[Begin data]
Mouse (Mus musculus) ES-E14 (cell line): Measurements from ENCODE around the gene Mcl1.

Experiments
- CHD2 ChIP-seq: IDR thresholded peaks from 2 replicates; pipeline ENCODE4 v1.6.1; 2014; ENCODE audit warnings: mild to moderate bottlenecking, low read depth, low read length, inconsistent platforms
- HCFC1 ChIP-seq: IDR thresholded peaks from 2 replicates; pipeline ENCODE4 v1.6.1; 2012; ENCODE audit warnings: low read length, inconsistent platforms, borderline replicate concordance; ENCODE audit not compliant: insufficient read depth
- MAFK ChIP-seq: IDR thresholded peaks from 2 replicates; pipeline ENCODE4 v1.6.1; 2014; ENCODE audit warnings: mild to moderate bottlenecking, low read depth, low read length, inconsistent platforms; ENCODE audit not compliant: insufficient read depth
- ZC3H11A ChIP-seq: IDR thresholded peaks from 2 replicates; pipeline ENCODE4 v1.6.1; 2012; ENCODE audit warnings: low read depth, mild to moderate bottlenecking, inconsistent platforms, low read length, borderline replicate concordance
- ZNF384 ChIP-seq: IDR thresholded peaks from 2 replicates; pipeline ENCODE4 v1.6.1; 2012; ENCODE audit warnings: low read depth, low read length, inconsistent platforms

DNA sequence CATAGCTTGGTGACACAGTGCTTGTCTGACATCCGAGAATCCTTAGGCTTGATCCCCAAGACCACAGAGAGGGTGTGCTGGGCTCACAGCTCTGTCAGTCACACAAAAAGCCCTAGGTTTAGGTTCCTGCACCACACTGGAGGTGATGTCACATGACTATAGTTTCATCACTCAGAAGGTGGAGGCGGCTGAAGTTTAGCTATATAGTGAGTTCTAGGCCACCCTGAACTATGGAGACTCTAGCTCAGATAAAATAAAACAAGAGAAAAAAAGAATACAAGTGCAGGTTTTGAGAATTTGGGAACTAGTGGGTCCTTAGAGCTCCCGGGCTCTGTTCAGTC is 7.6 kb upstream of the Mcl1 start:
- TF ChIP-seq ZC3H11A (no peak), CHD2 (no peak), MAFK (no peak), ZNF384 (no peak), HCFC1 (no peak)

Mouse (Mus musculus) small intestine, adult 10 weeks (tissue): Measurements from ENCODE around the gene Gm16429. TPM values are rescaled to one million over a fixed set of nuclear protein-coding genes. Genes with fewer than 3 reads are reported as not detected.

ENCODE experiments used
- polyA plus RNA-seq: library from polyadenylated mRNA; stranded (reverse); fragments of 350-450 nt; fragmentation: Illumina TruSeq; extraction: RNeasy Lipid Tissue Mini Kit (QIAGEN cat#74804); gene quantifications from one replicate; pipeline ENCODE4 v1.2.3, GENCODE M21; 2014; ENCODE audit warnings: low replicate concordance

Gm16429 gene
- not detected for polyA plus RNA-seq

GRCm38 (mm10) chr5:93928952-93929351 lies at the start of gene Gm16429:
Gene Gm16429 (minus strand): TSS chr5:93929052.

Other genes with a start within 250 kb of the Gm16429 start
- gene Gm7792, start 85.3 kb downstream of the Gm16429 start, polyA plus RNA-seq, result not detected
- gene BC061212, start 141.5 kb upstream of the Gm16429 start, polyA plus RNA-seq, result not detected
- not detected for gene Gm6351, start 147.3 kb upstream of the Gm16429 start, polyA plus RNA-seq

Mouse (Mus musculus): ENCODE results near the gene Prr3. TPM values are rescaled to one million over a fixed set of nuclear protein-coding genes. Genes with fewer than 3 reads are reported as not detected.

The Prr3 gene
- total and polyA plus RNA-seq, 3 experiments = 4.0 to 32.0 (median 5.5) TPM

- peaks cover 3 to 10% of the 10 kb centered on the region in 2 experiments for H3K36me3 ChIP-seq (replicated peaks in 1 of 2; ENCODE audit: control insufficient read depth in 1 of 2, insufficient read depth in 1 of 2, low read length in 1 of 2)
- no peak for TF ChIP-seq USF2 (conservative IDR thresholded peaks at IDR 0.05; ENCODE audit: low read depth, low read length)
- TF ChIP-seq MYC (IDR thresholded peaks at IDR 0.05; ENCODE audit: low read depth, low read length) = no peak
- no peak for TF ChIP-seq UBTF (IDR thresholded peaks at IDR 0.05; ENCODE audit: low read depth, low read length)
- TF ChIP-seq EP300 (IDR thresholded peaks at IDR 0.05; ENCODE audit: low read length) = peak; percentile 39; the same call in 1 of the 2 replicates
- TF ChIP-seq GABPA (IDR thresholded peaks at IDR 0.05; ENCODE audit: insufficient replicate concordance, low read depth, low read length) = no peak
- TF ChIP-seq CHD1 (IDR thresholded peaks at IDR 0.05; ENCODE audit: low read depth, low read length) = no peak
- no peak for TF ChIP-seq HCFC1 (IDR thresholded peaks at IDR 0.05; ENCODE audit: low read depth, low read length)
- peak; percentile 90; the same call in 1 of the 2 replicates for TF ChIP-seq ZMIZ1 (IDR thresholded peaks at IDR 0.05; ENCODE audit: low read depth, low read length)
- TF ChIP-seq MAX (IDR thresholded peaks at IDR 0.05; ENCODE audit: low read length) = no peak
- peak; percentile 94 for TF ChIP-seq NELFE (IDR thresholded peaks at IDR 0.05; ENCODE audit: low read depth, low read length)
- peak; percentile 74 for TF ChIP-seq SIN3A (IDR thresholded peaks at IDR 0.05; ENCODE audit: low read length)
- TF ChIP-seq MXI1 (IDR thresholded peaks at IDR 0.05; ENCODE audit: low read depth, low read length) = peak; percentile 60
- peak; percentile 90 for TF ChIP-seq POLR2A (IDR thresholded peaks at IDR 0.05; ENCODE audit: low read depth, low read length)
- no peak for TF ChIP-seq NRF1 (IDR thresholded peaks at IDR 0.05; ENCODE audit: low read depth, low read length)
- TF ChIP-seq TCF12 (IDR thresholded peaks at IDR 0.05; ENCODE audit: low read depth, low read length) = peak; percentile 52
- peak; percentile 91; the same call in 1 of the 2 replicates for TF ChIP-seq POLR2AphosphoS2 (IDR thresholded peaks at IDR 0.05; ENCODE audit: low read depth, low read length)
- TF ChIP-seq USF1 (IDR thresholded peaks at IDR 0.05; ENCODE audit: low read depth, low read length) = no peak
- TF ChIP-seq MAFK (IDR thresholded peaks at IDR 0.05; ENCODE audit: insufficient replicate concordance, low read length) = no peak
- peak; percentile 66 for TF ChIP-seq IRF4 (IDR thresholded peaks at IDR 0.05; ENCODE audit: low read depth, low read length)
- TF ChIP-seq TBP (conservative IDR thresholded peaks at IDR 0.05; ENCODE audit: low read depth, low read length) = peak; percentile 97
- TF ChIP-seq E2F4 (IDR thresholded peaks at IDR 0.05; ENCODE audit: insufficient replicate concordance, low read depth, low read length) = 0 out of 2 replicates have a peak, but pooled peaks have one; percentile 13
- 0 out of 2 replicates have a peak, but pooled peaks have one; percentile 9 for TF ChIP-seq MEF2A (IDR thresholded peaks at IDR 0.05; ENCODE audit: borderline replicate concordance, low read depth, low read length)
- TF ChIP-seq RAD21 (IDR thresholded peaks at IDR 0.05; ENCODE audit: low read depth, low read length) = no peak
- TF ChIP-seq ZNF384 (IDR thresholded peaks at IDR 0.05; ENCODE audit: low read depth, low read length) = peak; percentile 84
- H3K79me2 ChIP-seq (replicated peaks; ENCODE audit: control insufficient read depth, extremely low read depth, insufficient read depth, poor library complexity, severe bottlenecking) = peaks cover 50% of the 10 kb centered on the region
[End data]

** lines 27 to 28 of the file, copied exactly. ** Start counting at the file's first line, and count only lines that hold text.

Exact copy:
- no peak for TF ChIP-seq UBTF (IDR thresholded peaks at IDR 0.05; ENCODE audit: low read depth, low read length)
- TF ChIP-seq EP300 (IDR thresholded peaks at IDR 0.05; ENCODE audit: low read length) = peak; percentile 39; the same call in 1 of the 2 replicates